SECURE Act 2.0 – More Retirement Plan Changes Coming

Retirement is a time of life that many anticipate with eagerness. The opportunity to transition away from daily work responsibilities to a more relaxed pace is an important milestone. Many use the free time to be with family, and friends, pursue new passions, and travel. For this dream to become reality, it is necessary to have the appropriate retirement savings. Unfortunately, it appears many Americans will not be financially ready to retire at the traditional age. In fact, a 2022 Retirement Industry Trust Association (RITA) Study found that 1 out of 3 Americans is not confident there will be enough saved to be comfortable in retirement. Sadly, 1 in 12 believe they will never be able to retire. Although pessimistic, it is perhaps not unrealistic given the fact that only 56% of eligible workers are enrolled in an employer-sponsored retirement plan.

Retirement savings continues to be a challenging proposition for many. Although important changes were made through the SECURE Act, there has been legislation under Congressional consideration which would expand upon the legislation. The Securing a Strong Retirement Act of 2022 (the Act), affectionally called SECURE Act 2.0, was recently passed by the House and sent to the Senate for consideration. While it is almost certain there will be some minor changes, it is widely anticipated the Act will soon become law. To help clients, prospects, and others, JLK Rosenberger has provided a summary of the key changes below.

  • Expanding Automatic Enrollment – Starting in 2023, the Act would require automatic enrollment for eligible employees in 401(k), 403(b), or other plan types, on the day of participant eligibility. The default elective contribution rate must be set no lower than 3% but not exceed 10%. There must also be an increase in the deferral rate of 1% annually. In cases where no investment selections have been made then the plan sponsor must follow Department of Labor guidelines for investment alternatives. Although there are several exclusions to the rule, it is anticipated that most plans will be required to comply.
  • Small Employer Pension Plan StartUp Costs Tax Credit – This tax credit is designed to help small businesses by reducing the costs of starting a new retirement plan. Under current regulations, the value of the credit is limited to 50% of administrative costs but will be increased to 100% for employers with up to 50 full-time employees.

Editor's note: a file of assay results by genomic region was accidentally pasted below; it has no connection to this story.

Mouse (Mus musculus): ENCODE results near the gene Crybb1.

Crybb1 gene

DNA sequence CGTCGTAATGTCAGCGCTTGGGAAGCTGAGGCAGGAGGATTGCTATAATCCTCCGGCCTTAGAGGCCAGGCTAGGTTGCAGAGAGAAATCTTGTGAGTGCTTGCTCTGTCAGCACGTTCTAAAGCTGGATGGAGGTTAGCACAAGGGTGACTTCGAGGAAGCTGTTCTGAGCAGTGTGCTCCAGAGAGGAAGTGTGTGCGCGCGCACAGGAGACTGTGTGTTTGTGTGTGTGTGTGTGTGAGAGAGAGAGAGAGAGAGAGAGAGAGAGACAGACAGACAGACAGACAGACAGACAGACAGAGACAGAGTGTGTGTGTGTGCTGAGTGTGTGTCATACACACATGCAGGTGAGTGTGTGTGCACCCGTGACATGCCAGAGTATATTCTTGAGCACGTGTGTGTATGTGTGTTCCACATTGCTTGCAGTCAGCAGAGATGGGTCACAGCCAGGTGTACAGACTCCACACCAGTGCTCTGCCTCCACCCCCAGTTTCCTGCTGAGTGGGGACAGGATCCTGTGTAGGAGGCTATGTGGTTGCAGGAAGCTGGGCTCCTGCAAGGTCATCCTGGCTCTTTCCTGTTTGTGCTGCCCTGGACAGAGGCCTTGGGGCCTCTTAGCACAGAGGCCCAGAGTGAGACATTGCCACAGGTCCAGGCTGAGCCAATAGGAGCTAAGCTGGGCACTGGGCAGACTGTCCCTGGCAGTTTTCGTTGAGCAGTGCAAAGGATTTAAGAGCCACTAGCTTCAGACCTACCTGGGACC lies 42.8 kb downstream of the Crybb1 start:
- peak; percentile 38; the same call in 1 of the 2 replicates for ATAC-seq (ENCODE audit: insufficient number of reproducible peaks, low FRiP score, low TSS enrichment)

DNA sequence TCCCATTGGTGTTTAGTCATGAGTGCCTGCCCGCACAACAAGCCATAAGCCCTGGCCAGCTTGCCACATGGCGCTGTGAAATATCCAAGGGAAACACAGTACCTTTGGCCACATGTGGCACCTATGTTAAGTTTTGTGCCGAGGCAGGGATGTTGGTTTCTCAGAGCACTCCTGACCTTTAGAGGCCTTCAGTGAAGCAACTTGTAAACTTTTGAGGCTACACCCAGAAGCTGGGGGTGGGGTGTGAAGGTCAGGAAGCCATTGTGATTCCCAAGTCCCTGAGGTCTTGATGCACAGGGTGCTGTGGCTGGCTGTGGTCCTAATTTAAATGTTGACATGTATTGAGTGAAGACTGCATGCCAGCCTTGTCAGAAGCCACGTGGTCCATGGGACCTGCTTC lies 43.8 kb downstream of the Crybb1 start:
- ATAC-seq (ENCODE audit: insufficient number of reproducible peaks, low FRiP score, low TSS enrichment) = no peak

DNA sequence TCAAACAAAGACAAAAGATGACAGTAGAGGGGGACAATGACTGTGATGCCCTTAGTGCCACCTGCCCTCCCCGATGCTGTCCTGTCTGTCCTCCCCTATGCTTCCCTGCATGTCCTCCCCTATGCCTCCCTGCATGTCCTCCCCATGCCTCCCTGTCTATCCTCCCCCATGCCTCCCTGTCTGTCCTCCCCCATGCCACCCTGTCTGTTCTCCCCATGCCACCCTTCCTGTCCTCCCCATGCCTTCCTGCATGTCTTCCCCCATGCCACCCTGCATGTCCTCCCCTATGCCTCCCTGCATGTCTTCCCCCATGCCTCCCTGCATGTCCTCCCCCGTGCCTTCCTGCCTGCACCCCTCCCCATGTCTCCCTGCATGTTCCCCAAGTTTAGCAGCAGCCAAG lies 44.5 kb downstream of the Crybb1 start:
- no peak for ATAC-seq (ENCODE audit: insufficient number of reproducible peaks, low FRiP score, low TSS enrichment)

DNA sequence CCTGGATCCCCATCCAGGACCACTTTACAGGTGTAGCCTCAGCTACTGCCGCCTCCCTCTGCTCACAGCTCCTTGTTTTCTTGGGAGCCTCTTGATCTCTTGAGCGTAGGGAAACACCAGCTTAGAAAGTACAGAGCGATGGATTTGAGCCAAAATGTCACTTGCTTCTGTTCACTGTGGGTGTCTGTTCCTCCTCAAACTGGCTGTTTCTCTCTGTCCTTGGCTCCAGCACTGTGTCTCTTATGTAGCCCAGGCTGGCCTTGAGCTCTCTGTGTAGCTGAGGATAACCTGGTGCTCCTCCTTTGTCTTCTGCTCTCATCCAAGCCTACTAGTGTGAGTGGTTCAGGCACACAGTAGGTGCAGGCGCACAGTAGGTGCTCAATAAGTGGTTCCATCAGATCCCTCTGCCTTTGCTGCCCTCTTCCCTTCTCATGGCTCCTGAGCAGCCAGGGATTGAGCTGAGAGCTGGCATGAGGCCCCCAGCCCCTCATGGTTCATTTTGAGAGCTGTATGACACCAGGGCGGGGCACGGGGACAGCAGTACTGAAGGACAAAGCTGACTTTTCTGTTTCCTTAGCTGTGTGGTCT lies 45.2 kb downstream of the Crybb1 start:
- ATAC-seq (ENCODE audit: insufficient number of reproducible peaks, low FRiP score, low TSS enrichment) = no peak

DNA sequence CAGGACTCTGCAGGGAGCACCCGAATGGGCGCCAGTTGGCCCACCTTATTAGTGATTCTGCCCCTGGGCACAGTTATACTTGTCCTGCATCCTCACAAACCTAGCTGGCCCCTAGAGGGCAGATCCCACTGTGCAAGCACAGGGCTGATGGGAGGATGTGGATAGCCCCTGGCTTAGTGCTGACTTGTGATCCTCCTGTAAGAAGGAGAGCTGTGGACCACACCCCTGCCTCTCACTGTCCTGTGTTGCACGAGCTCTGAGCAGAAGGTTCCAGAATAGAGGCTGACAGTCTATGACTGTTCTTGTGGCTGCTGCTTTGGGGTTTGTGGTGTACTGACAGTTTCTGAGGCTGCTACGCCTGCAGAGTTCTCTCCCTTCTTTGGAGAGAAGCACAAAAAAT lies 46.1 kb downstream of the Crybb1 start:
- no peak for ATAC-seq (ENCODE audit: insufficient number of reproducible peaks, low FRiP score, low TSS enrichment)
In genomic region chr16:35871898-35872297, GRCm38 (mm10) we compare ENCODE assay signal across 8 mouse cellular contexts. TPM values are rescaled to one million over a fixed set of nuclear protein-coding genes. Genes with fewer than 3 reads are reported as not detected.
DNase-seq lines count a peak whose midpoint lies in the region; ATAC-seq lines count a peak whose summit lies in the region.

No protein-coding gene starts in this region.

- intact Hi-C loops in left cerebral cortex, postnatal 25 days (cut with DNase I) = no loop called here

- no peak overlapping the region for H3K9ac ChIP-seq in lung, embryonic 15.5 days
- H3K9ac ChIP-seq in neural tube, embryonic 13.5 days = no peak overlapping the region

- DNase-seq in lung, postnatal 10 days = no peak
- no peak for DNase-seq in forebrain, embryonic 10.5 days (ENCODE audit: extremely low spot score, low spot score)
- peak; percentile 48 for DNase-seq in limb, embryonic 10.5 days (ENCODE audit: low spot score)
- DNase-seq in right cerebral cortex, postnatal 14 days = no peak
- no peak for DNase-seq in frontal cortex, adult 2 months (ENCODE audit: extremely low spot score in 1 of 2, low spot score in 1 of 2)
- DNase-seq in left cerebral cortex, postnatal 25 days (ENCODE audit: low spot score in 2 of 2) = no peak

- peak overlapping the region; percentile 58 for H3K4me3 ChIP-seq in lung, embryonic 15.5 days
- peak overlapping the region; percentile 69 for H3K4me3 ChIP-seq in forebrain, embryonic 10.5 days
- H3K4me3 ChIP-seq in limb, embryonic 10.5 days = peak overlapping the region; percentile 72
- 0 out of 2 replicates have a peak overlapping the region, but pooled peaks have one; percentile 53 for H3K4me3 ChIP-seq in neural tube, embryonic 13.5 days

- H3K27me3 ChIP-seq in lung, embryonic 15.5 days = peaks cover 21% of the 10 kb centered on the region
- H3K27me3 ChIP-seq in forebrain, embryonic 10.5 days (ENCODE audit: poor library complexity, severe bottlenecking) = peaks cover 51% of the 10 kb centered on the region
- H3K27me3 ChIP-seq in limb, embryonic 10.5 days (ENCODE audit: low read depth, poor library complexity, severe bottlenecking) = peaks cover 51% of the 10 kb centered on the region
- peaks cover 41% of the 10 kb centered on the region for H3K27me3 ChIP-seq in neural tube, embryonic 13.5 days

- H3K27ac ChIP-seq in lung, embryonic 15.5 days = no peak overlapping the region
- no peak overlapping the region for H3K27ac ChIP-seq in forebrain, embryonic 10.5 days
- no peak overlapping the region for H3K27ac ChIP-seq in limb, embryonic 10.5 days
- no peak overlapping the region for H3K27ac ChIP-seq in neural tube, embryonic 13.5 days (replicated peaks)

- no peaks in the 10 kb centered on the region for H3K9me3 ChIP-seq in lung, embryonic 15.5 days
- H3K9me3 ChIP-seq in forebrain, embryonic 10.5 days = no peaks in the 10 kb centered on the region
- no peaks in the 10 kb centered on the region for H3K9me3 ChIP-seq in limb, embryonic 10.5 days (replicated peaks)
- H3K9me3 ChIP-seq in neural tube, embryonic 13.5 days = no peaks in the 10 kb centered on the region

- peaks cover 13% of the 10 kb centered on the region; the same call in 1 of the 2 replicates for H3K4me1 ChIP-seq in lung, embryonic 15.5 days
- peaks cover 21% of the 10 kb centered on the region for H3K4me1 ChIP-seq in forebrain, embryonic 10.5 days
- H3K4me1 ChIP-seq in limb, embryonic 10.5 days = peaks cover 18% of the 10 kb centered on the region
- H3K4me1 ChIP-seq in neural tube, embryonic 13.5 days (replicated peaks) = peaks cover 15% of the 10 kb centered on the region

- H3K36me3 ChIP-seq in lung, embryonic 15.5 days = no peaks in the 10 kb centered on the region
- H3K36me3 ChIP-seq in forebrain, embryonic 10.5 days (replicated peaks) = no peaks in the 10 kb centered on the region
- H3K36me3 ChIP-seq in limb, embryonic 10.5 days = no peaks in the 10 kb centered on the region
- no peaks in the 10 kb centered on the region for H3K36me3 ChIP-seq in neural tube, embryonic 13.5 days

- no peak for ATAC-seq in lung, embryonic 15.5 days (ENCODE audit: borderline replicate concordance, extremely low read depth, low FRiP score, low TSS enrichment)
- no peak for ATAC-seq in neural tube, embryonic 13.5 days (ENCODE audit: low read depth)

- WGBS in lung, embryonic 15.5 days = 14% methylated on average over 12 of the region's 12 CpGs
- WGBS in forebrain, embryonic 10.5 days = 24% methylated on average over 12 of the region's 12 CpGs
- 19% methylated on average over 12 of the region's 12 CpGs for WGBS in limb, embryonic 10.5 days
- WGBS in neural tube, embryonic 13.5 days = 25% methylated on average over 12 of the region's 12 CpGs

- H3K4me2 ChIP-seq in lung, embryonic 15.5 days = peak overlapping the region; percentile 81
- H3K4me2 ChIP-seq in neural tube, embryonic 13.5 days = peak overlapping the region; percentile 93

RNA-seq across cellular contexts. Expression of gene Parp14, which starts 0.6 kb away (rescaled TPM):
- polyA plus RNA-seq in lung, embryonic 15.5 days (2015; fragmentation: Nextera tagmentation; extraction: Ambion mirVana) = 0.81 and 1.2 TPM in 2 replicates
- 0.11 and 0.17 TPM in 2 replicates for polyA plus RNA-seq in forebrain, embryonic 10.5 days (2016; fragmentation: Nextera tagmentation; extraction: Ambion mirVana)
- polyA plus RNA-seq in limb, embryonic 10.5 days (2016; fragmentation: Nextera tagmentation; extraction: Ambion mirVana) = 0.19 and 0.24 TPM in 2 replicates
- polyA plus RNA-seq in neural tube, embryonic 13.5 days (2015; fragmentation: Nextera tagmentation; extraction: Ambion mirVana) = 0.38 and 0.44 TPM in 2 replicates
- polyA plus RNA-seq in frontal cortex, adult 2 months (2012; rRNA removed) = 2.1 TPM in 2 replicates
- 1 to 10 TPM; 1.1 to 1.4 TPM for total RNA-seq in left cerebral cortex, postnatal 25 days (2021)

• Employee Deferral Failures Correction Safe Harbor – Currently, employers can be subjected to fines and penalties if auto-enrollment features are not properly implemented. Unfortunately, this has served as a deterrent to offering the feature. The Act addresses this by waiving potential fees and penalties if the plan sponsor corrects administrative errors within 9 and a half months after the last day of the plan year (in which the error occurred). This change would be effective immediately upon enactment.
  • Part-Time Employee Participation – Under current regulations, a part-time employee must have three years of service with a minimum of 500 hours in each to be eligible for plan participation. To encourage wider participation, the Act reduces the requirement to two years of service with a minimum of 500 in each.
  • Higher Catch-Up Limits – To make it easier for older plan participants to accelerate retirement savings in a single year, the amount of allowed catch-up contributions would be increased. Currently, this contribution is limited to $6,500 for most plan types, but it would be increased to $10,000 for eligible participants between 62 and 64 years old.
  • Age Increase for Required Minimum Distribution (RMD) Requirement – Most plans have a feature that forces participants of a certain age to begin taking required minimum distributions. To accommodate the reality that many Americans are living longer, and the need to keep savings invested until later in life, the original SECURE Act increased the age at which RMDs must be taken. The Act now calls for another increase in the RMD to 73 years old in the beginning of 2023, 74 in 2030, and 75 starting in 2033.

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The acceleration of participation and contributions to employer-sponsored, and other retirement plans, is an important step in addressing the retirement savings gap. The proposed changes in SECURE Act 2.0 represent another significant step in that direction. If you have questions about the information outlined above or need assistance with your next 401(k) plan audit, JLK Rosenberger can help. For additional information call us at 972-931-6803 or click here to contact us. We look forward to speaking with you soon.